Introduction To Modelling Modelling To Scale

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Introduction to ModellingThis is how your characters and scene objects are created. Anything imaginable can be builtwithin Maya and by using a variety of techniques explained below.Modelling to ScaleIt is important to model to scale wherepossible. Especially if you plan tointegraterealisticlightingand/ordynamics into your scene – these bothrelyheavilyonaccuratephysicalmodels. The first step is to decide whatunits to work with within Maya – In your Settings/Preferences Preferences window go to theSettings category and choose your working units based on what will be most suitable for yourcurrent scene.If the Maya scene is set to metres, then abox that is one metre cubed in real lifeshould be one unit long. Likewise if we areworking in cm then a person should be 170units tall. This may seem outrageously largewhen we view it in Maya, especiallycompared with our grid which is now tiny in comparison. We can easily go and fix this however,by going into our Grid Options box Display Grid and adjusting the Length and Width of ourgrid, and more importantly (because this will affectyour top, front and side panels also) how often youwant Maya to display grid lines.One note to make is that if you are modelling to scale,you are likely to ‘outgrow’ the camera’s range of view.The camera has a limited distance that it can viewobjects which is called the Far Clip Plane and can be adjusted in the attribute editor with thecamera selected (remember you can select the currentview camera in the viewport menu by selecting View Select Camera).

PrimitivesA Primitive is often the starting block of any model and will take a relatively simplistic form tobe later sculpted into something more aesthetically appealing. The initial level of detail andstarting geometry can be altered offering the modeller a greater level of control. Using thechannels box (when initially created) you can edit aspects such as divisions, sections andspans, however once the geometry has been edited this feature cannot be used as you willnotice some abnormal behaviourNURBSPolygonsSubdivs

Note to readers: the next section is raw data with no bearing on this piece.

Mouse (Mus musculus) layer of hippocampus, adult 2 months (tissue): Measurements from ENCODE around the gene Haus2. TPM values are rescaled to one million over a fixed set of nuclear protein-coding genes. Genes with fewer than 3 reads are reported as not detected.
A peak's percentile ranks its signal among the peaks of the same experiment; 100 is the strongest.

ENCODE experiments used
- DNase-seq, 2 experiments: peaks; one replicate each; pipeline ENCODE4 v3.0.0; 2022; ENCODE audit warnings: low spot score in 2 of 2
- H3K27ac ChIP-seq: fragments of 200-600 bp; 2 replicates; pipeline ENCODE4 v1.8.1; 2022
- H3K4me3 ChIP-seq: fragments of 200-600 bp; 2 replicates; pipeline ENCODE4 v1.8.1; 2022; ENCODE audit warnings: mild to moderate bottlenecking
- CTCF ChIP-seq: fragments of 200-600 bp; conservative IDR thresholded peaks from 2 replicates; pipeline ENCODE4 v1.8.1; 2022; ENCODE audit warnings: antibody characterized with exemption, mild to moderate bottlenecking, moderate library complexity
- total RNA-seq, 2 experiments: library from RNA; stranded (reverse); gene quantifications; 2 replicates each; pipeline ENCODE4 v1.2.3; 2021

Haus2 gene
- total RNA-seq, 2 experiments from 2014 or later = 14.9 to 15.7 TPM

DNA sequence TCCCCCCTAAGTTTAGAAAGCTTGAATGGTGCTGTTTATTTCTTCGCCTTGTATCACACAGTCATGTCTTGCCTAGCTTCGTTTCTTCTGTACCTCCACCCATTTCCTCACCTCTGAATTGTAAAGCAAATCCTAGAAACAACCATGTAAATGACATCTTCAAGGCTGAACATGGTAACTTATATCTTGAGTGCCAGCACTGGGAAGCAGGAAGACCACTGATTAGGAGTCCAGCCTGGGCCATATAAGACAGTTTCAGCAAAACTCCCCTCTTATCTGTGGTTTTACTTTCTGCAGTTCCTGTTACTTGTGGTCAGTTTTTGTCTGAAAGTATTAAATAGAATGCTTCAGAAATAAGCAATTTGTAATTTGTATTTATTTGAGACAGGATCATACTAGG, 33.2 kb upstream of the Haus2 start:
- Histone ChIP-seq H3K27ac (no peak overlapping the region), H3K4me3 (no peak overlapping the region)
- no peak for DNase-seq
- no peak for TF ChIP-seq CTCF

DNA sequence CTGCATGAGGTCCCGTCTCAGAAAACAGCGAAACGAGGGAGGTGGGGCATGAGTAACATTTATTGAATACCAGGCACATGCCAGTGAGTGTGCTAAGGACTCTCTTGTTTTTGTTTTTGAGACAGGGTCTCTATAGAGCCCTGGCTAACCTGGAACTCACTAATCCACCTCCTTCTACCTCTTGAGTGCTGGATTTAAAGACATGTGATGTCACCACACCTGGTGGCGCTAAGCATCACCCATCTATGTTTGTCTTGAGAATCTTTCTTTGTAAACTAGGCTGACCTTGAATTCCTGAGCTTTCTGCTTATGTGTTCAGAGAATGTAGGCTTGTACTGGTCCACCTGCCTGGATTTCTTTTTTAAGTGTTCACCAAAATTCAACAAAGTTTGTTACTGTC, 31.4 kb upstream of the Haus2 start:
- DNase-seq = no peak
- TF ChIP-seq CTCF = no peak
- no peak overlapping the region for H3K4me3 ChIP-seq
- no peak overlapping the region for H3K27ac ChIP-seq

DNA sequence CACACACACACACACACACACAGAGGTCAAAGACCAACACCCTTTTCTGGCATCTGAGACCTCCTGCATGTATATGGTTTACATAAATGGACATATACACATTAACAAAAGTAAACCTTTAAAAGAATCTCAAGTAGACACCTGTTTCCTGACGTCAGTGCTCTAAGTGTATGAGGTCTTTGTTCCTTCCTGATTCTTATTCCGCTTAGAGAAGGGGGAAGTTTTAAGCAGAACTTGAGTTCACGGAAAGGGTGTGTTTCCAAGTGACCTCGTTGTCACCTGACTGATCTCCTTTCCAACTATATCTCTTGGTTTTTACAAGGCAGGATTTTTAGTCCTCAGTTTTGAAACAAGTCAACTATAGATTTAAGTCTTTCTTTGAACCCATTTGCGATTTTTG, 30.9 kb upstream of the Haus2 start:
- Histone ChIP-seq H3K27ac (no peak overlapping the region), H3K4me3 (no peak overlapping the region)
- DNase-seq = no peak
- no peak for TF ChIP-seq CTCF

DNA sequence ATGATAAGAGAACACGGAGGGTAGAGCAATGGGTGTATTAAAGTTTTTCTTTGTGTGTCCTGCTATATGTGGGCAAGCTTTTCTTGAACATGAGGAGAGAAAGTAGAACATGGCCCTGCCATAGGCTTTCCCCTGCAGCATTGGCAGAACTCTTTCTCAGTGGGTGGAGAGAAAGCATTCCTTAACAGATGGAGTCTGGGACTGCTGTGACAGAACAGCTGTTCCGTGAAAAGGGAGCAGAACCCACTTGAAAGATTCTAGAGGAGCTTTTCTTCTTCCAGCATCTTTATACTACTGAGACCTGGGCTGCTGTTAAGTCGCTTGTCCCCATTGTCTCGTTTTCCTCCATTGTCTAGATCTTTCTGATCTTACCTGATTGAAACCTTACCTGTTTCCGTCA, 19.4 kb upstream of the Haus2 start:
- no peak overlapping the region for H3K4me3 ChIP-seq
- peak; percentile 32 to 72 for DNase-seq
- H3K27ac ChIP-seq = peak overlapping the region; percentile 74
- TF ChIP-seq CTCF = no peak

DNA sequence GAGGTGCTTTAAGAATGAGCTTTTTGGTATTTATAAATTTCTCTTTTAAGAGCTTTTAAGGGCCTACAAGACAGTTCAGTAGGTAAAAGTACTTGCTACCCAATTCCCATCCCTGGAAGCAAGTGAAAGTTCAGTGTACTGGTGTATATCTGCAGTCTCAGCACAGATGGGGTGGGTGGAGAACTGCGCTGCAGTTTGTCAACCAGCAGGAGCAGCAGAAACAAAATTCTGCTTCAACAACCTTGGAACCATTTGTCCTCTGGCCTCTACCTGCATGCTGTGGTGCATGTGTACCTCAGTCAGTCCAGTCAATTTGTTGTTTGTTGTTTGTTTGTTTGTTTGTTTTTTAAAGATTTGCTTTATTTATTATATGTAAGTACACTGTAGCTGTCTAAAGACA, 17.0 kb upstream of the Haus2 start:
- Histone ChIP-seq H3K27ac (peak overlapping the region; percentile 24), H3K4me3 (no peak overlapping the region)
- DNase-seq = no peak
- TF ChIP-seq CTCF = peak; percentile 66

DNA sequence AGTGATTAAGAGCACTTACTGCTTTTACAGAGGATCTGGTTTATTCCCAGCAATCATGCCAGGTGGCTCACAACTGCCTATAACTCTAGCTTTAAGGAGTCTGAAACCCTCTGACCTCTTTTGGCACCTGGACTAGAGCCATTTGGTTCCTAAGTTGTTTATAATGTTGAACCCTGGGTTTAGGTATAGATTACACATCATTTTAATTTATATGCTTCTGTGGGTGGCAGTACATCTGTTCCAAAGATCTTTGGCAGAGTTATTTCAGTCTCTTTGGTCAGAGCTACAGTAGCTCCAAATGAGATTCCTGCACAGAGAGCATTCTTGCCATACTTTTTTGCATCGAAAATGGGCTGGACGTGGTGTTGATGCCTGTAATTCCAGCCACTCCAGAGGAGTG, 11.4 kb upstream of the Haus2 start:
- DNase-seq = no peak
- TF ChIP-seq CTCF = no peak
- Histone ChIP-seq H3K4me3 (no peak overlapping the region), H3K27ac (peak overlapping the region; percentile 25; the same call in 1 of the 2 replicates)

The Basics of ModellingPolygonsPolygons allow for a simplified overall Modelling process, you can make fantastic lookingmodels with only a handful of key tools. Its universal Modelling form often allows a simpleinteraction with external packages like Zbrush and Photoshop. Creating “hard edges” isrelatively effortless and often requires considerably less geometry than other means. UnlikeNURBS, polygons will retain their form until rendered where at this point you can create asmoother appearance (first image). The biggest challenge arises when used within an organicmodel as each individual polygon is independent and just one edge or vertex out of alignmentcan become noticeable. It makes for good practice to keep polygon models in their lowestpossible resolution and only to smooth (last image) in the final stages otherwise your scenecan become unnecessarily large.

Common Polygon Modelling Tools and TechniquesExtrudePossibly the most commonly used tool within polygonmodelling which allows you to create additional faces andmanipulate them accordingly.Using the Tool: RMB (hold)Select FacesHighlight appropriate faces Navigate to (Polygon Menu set)Edit Mesh Extrude You will then be presented with a type of universal manipulatorYou can use the Translate, Rotate, and Scale attributes of themanipulator to move the extrusion in relation to the object. Ifhowever you would like your manipulator to act in accordance tothe scene defaults (i.e. be able to extrude perfectly along the Yaxis) before you click on the manipulator you will notice a littlecircular icon just outside the rotation ring. By pressing this youcan alternate between the two, we recommend you try this soyou have a better understanding before moving forward.

Merge Vertex / EdgesVertexFirstly we’ll take a look at merging a vertex as they have two varied ways to get the samedesired effect.1.Interactive Merge Tool – As you would assume is allows you to merge theminteractively, to do this select your object then navigate to Edit Mesh Merge VertexTool. You will notice the selected object will transfer into Vertex mode and you nowhave a as a curser. To merge a vertex to another click on the one you want to moveinitially then select the target vertex illustrated below. If you click on the tools optionbox you can chose if it merges to the target or the mid-way point between the twovertices.2. Merge Vertex Tool – By default this tool will merge a vertex to a central positionamongst those selected prior to the merge. You are also able to merge multiple pointsat once by shift selecting or highlighting a large section. To perform this action,navigate to Edit Mesh Merge . The slider represents the tolerated difference whereit will actually perform a merge, if a vertex is too far away from the target to nothing willhappen, if nothing happens increase the range and merge again.